Rasheed Sulaimon continued his stellar play as well, stepping up for the injured Curry and scoring 14 points to go with 4 rebounds and 6 assists. He is the coolest customer as a freshman that I have seen at Duke in quite some time and, more importantly, the unselfish Sulaimon is the consummate team player, never forcing anything and always playing within the team concept.

The Blue Devils also got another great game from Quinn Cook, who has earned the keys to the car at the point guard spot, allowing Thornton to play the sixth man role he seems to relish. Cook brings a brash, cool confidence to the court and in addition to posting consistent numbers, he’s making players around him better.

That brings us to the Duke bench, that in this game was just four players deep due to the injuries to Curry and Marshall Plumlee. Both Alex Murphy and Amile Jefferson got valuable minutes and turned in solid performances — performances they can build on. Murphy has been the subject of inaccurate web rumors of late with concern to his status at Duke, but he was happy after helping his team play with intensity for a full forty minutes. Murphy ended the game with 10 points and 7 rebounds, both career highs at Duke, while Jefferson added 12 points and 6 rebounds. Those totals were also career highs for the freshman forward from Philly.

All in all, it was an impressive performance from a Duke team that came out with plenty of intensity and was able to coast to a win. The Blue Devils dominated the game throughout and from every position, outscoring the Blue Hens in the paint by a 40-24 margin and also getting a season-high 27 points from the bench. “I feel good about everybody’s play. Everybody played well today. Everybody. They were terrific together,” said Kryzewski in the post-game. That statement pretty much sums up another solid win for Duke.

Game Notes:
– The Blue Devils pushed their home winning streak against non-conference opponents to 98 straight
– Their 8-0 start is their third in the last five seasons.
– Ryan Kelly and Mason Plumlee have scored in double figures together in all but one game this season.

Game Preview: Delaware at Duke

Fresh off a sterling comeback to knock off a physical, poised, and well-coached Ohio State team in front of a raucous Cameron Indoor Stadium crowd on Wednesday night, the nation’s #2 team welcomes Delaware into Cameron on Saturday afternoon.  The unbeaten Blue Devils and the Blue Hens will tip at 2 PM EST.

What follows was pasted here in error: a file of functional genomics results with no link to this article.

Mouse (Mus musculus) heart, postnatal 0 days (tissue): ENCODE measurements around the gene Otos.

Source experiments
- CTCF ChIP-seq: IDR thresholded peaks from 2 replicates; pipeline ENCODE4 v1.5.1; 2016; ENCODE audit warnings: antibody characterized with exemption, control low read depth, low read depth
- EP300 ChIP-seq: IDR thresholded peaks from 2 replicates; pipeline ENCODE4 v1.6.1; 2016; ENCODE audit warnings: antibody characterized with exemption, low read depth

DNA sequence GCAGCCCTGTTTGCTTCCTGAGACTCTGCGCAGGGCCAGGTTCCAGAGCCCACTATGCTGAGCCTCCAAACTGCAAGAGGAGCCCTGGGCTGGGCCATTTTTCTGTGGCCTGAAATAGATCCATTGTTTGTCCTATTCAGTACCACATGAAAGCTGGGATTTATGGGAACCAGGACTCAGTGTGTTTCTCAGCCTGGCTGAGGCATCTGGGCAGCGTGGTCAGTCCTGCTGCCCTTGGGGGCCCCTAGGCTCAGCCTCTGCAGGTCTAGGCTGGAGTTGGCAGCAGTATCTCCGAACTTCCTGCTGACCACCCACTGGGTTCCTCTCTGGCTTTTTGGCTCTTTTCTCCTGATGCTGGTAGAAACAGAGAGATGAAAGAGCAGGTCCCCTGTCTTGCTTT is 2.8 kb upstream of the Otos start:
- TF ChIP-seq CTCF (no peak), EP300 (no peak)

Nobody has played a schedule with anything close to the difficulty that Duke has played, as the Devils have taken out Kentucky, Louisville, and Ohio State, as well as a very good Minnesota team and a VCU squad that will be nobody’s easy out this year.  So it is tempting to exhale and say, “OK, it’s Delaware.  Step down in competition. They’re 0-15 all-time against Top 10 teams and 0-27 all-time against Top 25 opponents.  We’ve won 97 in a row at home against non-conference opponents.  The team to break that streak isn’t going to be Delaware.  Should be a breeze.”  OK, look: the reality is that there is no way Duke is going to lose this game.  But that doesn’t mean Delaware is a bad team; it doesn’t mean they can’t challenge Duke in some areas; and it certainly doesn’t mean there’s nothing for Duke to gain from a game like this.

A little background on the Hens.  They’re coached by Monte Ross, a former top assistant to Phil Martelli at St. Joe’s, who is now in his seventh season at the helm of the program.  Last year was the team’s best under Ross, as they went 18-14 overall and 12-6 in the Colonial Athletic Association, and made it to the post-season CBI Tournament.  Of course, it should be noted that Ross’s tenure has not been as successful as either of his two immediate predecessors:  former Duke swingman David Henderson, and former Duke assistant and current Notre Dame Head Coach Mike Brey.

The teams have met once before, in 1995, when Duke posted a 6 point win in Cameron.  Somehow I had blocked out the fact that Greg Newton led Duke with 24 points and 9 rebounds in that game.

Duke will be the highest ranked opponent that Delaware has ever played.  Fortunately for them, four starters off of last year’s team and the top five scorers have all returned for 2012-13.  The two top players are 6’2″ junior guard Devon Saddler, who was second in the CAA with 18.8 ppg last year, and 6’9″ 235 pound senior center Jamelle Hagins, who is Delaware’s career leader in blocked shots and who led the CAA in rebounding last year.  Both Saddler and Hagins earned second team All-CAA honors.  This year, through seven games, Sadler is averaging a CAA-best 21.4 ppg, although on only 42.5% shooting and 33.3% three-point shooting.  Hagins is averaging 13 ppg on CAA-leading 64% shooting and a very impressive 13.4 boards — third overall in Division I — as well as over 2 blocks per game.  And he shoots 90% from the line.